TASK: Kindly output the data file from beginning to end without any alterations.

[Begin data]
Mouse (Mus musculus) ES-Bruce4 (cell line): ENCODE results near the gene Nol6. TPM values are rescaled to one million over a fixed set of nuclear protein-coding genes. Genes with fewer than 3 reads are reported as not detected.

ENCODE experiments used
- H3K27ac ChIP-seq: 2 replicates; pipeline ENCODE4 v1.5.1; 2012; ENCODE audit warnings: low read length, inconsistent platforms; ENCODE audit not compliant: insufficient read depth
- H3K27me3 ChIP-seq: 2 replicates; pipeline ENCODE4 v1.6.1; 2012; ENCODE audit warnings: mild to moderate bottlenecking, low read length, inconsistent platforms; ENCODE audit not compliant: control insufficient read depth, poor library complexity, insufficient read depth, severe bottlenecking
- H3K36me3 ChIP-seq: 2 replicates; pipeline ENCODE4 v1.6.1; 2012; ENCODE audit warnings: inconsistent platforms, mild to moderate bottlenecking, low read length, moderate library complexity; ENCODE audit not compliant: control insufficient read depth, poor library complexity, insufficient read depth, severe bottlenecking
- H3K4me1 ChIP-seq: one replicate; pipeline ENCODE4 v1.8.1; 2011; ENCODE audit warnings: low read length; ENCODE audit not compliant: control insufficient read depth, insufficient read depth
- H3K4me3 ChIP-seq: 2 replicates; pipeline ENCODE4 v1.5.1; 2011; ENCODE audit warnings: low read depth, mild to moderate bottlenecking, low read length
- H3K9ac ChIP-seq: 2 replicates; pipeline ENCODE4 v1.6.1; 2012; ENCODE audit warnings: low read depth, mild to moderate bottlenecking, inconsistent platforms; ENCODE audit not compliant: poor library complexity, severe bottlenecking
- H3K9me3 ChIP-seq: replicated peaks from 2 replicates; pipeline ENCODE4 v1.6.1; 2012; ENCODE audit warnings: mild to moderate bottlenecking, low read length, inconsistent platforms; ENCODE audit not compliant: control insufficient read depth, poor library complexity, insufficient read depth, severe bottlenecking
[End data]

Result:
Mouse (Mus musculus) ES-Bruce4 (cell line): ENCODE results near the gene Nol6. TPM values are rescaled to one million over a fixed set of nuclear protein-coding genes. Genes with fewer than 3 reads are reported as not detected.

ENCODE experiments used
- H3K27ac ChIP-seq: 2 replicates; pipeline ENCODE4 v1.5.1; 2012; ENCODE audit warnings: low read length, inconsistent platforms; ENCODE audit not compliant: insufficient read depth
- H3K27me3 ChIP-seq: 2 replicates; pipeline ENCODE4 v1.6.1; 2012; ENCODE audit warnings: mild to moderate bottlenecking, low read length, inconsistent platforms; ENCODE audit not compliant: control insufficient read depth, poor library complexity, insufficient read depth, severe bottlenecking
- H3K36me3 ChIP-seq: 2 replicates; pipeline ENCODE4 v1.6.1; 2012; ENCODE audit warnings: inconsistent platforms, mild to moderate bottlenecking, low read length, moderate library complexity; ENCODE audit not compliant: control insufficient read depth, poor library complexity, insufficient read depth, severe bottlenecking
- H3K4me1 ChIP-seq: one replicate; pipeline ENCODE4 v1.8.1; 2011; ENCODE audit warnings: low read length; ENCODE audit not compliant: control insufficient read depth, insufficient read depth
- H3K4me3 ChIP-seq: 2 replicates; pipeline ENCODE4 v1.5.1; 2011; ENCODE audit warnings: low read depth, mild to moderate bottlenecking, low read length
- H3K9ac ChIP-seq: 2 replicates; pipeline ENCODE4 v1.6.1; 2012; ENCODE audit warnings: low read depth, mild to moderate bottlenecking, inconsistent platforms; ENCODE audit not compliant: poor library complexity, severe bottlenecking
- H3K9me3 ChIP-seq: replicated peaks from 2 replicates; pipeline ENCODE4 v1.6.1; 2012; ENCODE audit warnings: mild to moderate bottlenecking, low read length, inconsistent platforms; ENCODE audit not compliant: control insufficient read depth, poor library complexity, insufficient read depth, severe bottlenecking